Laura Ling and Euna Lee, the two jailed journalists who were sentenced to 12 years of hard labor for entering North Korean territory, appear to be in an even more precarious position than Roxana Saberi, the North Dakota native whose work as a reporter in Iran landed her in jail until her recent release.
The two situations seem similar: Both Iran and North Korea have irrational, unpredictable leaders set on pursuing nuclear weapons. But tensions are actually higher with North Korea, as the U.S. works to convince China, Russia, Japan and South Korea that more muscular sanctions are needed over the North's nuclear ambitions. Indeed, Iran, whose President Mahmoud Ahmadinejad faces a fierce fight from more moderate reformist Mir Hussein Moussavi in Friday's election, looks relatively rational compared to North Korea, whose "Dear Leader" Kim Jong-il just named his son to succeed him, in what Doug Bandow, a senior fellow at the conservative Cato Institute, calls "the closest thing to a communist monarchy."
Diplomacy is the key to not only defusing the nuclear stalemate, but to freeing Ling and Lee. Some have suggested the former Vice President Al Gore go as an emissary, particularly because Ling and Lee were working for Current TV, the cable channel co-founded by Gore. It's a good idea. Especially because Gore has won the Nobel Peace Prize and would be seen as an unusually high-level envoy, which might be enough to push Pyongyang to release the journalists.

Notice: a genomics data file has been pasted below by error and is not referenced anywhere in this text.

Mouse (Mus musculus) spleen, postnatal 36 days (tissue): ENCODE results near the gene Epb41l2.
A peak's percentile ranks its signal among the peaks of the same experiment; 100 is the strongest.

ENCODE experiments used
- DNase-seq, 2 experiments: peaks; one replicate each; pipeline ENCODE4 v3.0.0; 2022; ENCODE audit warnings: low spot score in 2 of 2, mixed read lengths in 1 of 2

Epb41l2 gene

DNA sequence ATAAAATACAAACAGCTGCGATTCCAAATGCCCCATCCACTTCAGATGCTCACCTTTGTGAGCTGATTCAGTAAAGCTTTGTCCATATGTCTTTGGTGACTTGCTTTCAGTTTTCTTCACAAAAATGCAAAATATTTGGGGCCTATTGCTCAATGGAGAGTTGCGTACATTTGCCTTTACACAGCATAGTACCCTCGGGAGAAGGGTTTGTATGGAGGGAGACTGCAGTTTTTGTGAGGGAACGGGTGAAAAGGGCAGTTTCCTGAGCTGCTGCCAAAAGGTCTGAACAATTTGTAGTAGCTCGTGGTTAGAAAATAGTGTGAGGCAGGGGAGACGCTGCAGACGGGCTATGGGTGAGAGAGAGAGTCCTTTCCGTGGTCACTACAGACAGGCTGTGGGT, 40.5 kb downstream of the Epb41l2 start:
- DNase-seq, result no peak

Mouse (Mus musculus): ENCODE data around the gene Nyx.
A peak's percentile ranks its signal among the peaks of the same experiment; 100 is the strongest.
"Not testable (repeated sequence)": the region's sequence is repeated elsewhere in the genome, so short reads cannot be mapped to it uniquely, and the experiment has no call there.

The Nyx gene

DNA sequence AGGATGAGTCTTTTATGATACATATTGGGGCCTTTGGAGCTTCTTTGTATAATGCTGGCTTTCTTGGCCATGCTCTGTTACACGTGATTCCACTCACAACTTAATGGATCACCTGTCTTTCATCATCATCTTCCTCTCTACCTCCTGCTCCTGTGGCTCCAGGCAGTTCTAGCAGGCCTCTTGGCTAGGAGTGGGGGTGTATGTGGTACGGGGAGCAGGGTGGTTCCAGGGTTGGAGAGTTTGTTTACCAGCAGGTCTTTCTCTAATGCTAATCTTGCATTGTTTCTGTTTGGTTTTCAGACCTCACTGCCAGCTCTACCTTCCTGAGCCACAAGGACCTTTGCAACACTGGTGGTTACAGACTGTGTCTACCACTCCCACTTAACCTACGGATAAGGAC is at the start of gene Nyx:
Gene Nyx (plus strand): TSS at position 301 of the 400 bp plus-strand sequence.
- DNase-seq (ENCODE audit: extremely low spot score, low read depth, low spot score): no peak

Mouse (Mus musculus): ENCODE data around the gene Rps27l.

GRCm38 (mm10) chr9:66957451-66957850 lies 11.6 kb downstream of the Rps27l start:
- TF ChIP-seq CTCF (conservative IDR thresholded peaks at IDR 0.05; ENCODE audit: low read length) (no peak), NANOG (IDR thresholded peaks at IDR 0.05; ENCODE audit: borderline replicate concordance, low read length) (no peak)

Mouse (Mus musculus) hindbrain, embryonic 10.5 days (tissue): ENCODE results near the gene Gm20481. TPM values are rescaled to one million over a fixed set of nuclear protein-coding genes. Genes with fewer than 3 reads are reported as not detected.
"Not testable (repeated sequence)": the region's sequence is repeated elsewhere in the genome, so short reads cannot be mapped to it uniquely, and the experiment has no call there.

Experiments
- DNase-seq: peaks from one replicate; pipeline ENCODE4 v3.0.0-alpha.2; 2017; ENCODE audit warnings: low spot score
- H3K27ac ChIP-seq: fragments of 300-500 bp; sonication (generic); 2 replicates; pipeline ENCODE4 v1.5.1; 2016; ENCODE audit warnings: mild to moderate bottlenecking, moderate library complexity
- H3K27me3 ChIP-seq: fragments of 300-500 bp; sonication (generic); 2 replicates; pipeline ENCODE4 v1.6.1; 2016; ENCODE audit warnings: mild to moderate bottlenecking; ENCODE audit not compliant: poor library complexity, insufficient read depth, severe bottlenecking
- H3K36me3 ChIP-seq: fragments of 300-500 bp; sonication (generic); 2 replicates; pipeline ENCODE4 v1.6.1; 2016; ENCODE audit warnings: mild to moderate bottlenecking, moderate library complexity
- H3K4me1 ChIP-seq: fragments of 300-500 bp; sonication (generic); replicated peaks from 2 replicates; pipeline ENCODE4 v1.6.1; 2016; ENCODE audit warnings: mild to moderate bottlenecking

Maybe there's also an official diplomatic role for Saberi, who has already acted in an unofficial capacity by releasing a statement in support of Lee and Ling. Of course, ultimately President Barack Obama and the State Department will decide who negotiates with North Korea, and would need to consider if Saberi's involvement would make Pyongyang even more paranoid.
But as regimes and rogue elements in failed states continue to consider journalists as highly valuable bargaining chips with Western governments, Saberi is in a unique position to personify the work of the Committee to Protect Journalists and Reporters Without Borders, two organizations advocating for the safety of reporters worldwide.
Intrepid in incarceration, Saberi will receive the Medill Medal for Courage from Northwestern University, where she earned a master's degree in journalism. Of course, she is just one of many journalists who have put their lives on the line in pursuit of the truth. But her prison plight, aided in part by the tireless advocacy of her Fargo family, her friends and her dogged colleagues worldwide, cut through the cultural clutter and became an international story like few before. More than any of her peers, she has been and can continue to be an articulate advocate for reporters who risk their lives in an often noble attempt to speak truth to power.
The Opinion section is produced by the Editorial Department to foster discussion about key issues. The Editorial Board represents the institutional voice of the Star Tribune and operates independently of the newsroom.